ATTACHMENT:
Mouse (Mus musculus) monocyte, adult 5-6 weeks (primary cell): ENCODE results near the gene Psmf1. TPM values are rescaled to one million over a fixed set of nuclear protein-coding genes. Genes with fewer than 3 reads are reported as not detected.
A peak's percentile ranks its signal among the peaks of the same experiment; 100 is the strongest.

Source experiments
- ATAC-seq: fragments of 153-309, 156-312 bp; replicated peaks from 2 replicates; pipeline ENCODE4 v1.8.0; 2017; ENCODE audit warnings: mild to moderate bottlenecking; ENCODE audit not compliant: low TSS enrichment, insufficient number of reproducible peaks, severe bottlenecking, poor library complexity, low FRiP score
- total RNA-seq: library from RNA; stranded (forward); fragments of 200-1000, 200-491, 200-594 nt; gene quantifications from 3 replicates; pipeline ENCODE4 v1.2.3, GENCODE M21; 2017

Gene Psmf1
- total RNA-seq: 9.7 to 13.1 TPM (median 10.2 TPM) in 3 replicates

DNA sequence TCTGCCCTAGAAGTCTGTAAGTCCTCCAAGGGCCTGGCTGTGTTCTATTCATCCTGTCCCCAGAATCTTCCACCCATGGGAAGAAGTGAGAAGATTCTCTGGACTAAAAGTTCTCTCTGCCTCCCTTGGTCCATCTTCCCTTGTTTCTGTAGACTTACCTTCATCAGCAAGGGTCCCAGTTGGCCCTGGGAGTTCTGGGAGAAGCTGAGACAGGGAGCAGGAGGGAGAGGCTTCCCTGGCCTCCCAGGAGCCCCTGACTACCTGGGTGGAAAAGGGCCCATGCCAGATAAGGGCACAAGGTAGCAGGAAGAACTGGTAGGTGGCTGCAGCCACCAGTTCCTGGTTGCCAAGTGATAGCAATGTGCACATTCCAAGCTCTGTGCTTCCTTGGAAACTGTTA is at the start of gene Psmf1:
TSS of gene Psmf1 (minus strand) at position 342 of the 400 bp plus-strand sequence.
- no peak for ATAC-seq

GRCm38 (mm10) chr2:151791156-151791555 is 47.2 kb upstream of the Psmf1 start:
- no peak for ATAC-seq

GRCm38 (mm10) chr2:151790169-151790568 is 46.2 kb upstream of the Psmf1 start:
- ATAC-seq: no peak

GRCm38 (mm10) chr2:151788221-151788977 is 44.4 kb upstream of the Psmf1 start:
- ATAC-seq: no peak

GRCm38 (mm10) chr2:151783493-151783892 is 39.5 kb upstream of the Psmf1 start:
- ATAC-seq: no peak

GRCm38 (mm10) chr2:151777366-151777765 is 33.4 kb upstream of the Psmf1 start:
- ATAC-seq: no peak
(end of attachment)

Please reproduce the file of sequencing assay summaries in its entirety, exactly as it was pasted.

Mouse (Mus musculus) monocyte, adult 5-6 weeks (primary cell): ENCODE results near the gene Psmf1. TPM values are rescaled to one million over a fixed set of nuclear protein-coding genes. Genes with fewer than 3 reads are reported as not detected.
A peak's percentile ranks its signal among the peaks of the same experiment; 100 is the strongest.

Source experiments
- ATAC-seq: fragments of 153-309, 156-312 bp; replicated peaks from 2 replicates; pipeline ENCODE4 v1.8.0; 2017; ENCODE audit warnings: mild to moderate bottlenecking; ENCODE audit not compliant: low TSS enrichment, insufficient number of reproducible peaks, severe bottlenecking, poor library complexity, low FRiP score
- total RNA-seq: library from RNA; stranded (forward); fragments of 200-1000, 200-491, 200-594 nt; gene quantifications from 3 replicates; pipeline ENCODE4 v1.2.3, GENCODE M21; 2017

Gene Psmf1
- total RNA-seq: 9.7 to 13.1 TPM (median 10.2 TPM) in 3 replicates

DNA sequence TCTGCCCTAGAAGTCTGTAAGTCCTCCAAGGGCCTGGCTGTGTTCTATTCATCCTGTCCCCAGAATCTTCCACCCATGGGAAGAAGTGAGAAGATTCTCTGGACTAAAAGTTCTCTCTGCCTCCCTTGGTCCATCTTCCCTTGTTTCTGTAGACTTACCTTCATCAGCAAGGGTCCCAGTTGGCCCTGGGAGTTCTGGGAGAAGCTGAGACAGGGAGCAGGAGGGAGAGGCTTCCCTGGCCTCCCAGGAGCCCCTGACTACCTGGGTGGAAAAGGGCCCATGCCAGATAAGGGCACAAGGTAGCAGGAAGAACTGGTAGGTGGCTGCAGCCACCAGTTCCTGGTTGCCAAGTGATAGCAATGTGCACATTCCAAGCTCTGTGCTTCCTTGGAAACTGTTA is at the start of gene Psmf1:
TSS of gene Psmf1 (minus strand) at position 342 of the 400 bp plus-strand sequence.
- no peak for ATAC-seq

GRCm38 (mm10) chr2:151791156-151791555 is 47.2 kb upstream of the Psmf1 start:
- no peak for ATAC-seq

GRCm38 (mm10) chr2:151790169-151790568 is 46.2 kb upstream of the Psmf1 start:
- ATAC-seq: no peak

GRCm38 (mm10) chr2:151788221-151788977 is 44.4 kb upstream of the Psmf1 start:
- ATAC-seq: no peak

GRCm38 (mm10) chr2:151783493-151783892 is 39.5 kb upstream of the Psmf1 start:
- ATAC-seq: no peak

GRCm38 (mm10) chr2:151777366-151777765 is 33.4 kb upstream of the Psmf1 start:
- ATAC-seq: no peak